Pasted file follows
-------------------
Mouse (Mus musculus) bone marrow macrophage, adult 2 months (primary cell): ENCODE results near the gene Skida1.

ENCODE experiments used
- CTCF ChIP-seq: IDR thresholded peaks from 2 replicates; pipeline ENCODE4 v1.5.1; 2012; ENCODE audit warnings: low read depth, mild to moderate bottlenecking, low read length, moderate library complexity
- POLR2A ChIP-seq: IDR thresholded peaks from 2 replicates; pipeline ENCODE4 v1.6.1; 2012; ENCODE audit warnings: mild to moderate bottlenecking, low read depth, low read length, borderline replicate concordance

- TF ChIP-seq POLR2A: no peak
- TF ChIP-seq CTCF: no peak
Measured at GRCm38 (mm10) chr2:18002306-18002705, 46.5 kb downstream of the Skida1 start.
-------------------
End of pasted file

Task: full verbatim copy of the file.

Mouse (Mus musculus) bone marrow macrophage, adult 2 months (primary cell): ENCODE results near the gene Skida1.

ENCODE experiments used
- CTCF ChIP-seq: IDR thresholded peaks from 2 replicates; pipeline ENCODE4 v1.5.1; 2012; ENCODE audit warnings: low read depth, mild to moderate bottlenecking, low read length, moderate library complexity
- POLR2A ChIP-seq: IDR thresholded peaks from 2 replicates; pipeline ENCODE4 v1.6.1; 2012; ENCODE audit warnings: mild to moderate bottlenecking, low read depth, low read length, borderline replicate concordance

- TF ChIP-seq POLR2A: no peak
- TF ChIP-seq CTCF: no peak
Measured at GRCm38 (mm10) chr2:18002306-18002705, 46.5 kb downstream of the Skida1 start.